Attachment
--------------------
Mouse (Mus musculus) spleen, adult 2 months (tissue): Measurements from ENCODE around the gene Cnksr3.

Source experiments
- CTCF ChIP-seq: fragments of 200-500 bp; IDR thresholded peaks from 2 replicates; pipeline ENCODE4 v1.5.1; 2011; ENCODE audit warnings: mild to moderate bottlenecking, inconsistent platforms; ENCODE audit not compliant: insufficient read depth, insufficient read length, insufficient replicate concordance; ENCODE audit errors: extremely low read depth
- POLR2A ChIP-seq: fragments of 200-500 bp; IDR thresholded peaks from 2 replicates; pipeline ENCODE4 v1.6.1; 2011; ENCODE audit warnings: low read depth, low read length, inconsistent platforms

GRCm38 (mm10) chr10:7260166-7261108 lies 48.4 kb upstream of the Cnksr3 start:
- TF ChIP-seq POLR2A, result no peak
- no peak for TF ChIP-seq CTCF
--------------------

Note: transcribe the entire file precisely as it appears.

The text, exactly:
Mouse (Mus musculus) spleen, adult 2 months (tissue): Measurements from ENCODE around the gene Cnksr3.

Source experiments
- CTCF ChIP-seq: fragments of 200-500 bp; IDR thresholded peaks from 2 replicates; pipeline ENCODE4 v1.5.1; 2011; ENCODE audit warnings: mild to moderate bottlenecking, inconsistent platforms; ENCODE audit not compliant: insufficient read depth, insufficient read length, insufficient replicate concordance; ENCODE audit errors: extremely low read depth
- POLR2A ChIP-seq: fragments of 200-500 bp; IDR thresholded peaks from 2 replicates; pipeline ENCODE4 v1.6.1; 2011; ENCODE audit warnings: low read depth, low read length, inconsistent platforms

GRCm38 (mm10) chr10:7260166-7261108 lies 48.4 kb upstream of the Cnksr3 start:
- TF ChIP-seq POLR2A, result no peak
- no peak for TF ChIP-seq CTCF